In Figs. 7, 8 and 9, I have shown the wide fabric or paper tape 20a of Fig. 3 incorporated in a tab folder. In this instance the tape 20a is of sufiicient width to serve as a reenforcement not only for the tab 22 but for the edges 23 at the cutaway region-2|. In this instance, as shown in Fig. 9, the reenforcing piece extends all of the way to the edge 23, and the upper edge of the tab is not pasted to the upper edge of the back piece above the reinforcing member.

While Ihave illustrated my invention as applied to a file folder having a front leaf I1, I contemplate that many of the benefits of my invention will be retained where no front leaf I1 is employed, but where the back leaf alone is used either as a holder for correspondence and the like or as a file guide.

amass Having thus described my invention what I claim is:

1. A file folder comprising a single sheet of heavy paper stock having lateral edges of single thickness and folded along a horizontal line perpendicular to the lateral edges to provide a back leaf and a shorter front leaf hinged together at the fold, and folded along an upper horizontal line above the upper edge of the front leaf to provide a return flap for the back leaf pasted down to the front side of the back leaf in vertically overlapping relation to the upper edge of the front leaf, and a flexible thread-like strand running along, and embraced in, the bight formed by the back leaf and return flap at the said upper line of fold and conforming the exterior of the fold to an enlarged running bead, the exposed surface of the stock along the bead being unbroken.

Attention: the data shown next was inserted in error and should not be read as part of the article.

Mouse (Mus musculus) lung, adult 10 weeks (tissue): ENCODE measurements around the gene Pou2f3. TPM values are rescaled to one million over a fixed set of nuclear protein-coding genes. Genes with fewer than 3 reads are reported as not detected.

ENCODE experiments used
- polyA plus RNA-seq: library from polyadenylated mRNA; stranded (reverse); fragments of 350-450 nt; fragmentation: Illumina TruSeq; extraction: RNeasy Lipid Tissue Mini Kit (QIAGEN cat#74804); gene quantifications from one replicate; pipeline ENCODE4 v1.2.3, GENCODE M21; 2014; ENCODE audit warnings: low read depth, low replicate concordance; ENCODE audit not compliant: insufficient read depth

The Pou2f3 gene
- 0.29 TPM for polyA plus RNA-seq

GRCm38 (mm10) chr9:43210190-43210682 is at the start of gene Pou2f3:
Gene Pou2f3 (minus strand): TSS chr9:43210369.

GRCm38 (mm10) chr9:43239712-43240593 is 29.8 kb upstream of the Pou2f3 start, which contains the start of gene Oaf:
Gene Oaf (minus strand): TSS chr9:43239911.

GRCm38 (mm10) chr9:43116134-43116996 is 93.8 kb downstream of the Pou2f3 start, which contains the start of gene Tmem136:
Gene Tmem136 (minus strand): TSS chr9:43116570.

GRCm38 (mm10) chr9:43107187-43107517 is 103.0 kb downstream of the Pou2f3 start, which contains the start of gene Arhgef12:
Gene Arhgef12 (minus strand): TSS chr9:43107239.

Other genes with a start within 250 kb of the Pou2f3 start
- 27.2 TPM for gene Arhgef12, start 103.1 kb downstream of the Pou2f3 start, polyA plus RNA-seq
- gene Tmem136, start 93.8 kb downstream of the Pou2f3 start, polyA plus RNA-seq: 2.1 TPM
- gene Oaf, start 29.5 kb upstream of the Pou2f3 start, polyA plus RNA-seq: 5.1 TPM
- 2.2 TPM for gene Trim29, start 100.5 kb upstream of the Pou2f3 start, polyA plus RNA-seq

2. A file folder comprising a single sheet of heavy paper stock folded along a horizontal line to provide a back leaf and a shorter front leaf hinged together at the fold, and folded along an upper horizontal line above the upper edge of the front leaf to provide a return flap for the back leaf pasted down to the front side of the back leaf adjacent the lower edge of the flap, the lower edge of the flap being in vertically overlapping relation to the upper portion of the front leaf, and a fibrous fiat flexible fabric strip disposed between the fiap and the back leaf and extending downwardly from the bight of the fold between the fiap and the back leaf, to a point above the upper edge of the front leaf, and extending substantially the length of the back leaf.

3. A file folder comprising a single sheet of heavy paper stock folded along a horizontal line to provide a back leaf and a shorter front leaf hinged together at the fold, and folded along an upper horizontal line above the upper edge of the front leaf to provide a return fiap for the back leaf pasted down to the front side of the back leaf adjacent the lower edge of the flap, the lower edge of the flap being in vertically overlapping relation to the upper portion of the front leaf,

and a fibrous flat flexible reenforcing strip disposed between the flap and the back leaf and extending downwardly from the bight'of the fold between the flap and the back leaf, to a point above the upper edge of the front leaf, and extending substantially the length of the back leaf.